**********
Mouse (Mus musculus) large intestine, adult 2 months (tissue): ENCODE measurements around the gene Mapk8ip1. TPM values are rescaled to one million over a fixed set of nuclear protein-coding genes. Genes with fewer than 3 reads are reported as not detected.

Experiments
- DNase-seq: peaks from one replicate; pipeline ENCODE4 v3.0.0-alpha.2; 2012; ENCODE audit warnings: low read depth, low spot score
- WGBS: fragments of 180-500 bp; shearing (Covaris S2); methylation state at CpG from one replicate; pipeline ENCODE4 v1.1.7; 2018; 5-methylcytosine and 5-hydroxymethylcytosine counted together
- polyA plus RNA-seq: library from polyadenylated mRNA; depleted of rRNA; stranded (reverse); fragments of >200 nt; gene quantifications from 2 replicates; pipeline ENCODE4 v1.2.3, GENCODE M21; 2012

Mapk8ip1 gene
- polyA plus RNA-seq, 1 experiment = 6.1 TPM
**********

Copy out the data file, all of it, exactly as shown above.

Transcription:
Mouse (Mus musculus) large intestine, adult 2 months (tissue): ENCODE measurements around the gene Mapk8ip1. TPM values are rescaled to one million over a fixed set of nuclear protein-coding genes. Genes with fewer than 3 reads are reported as not detected.

Experiments
- DNase-seq: peaks from one replicate; pipeline ENCODE4 v3.0.0-alpha.2; 2012; ENCODE audit warnings: low read depth, low spot score
- WGBS: fragments of 180-500 bp; shearing (Covaris S2); methylation state at CpG from one replicate; pipeline ENCODE4 v1.1.7; 2018; 5-methylcytosine and 5-hydroxymethylcytosine counted together
- polyA plus RNA-seq: library from polyadenylated mRNA; depleted of rRNA; stranded (reverse); fragments of >200 nt; gene quantifications from 2 replicates; pipeline ENCODE4 v1.2.3, GENCODE M21; 2012

Mapk8ip1 gene
- polyA plus RNA-seq, 1 experiment = 6.1 TPM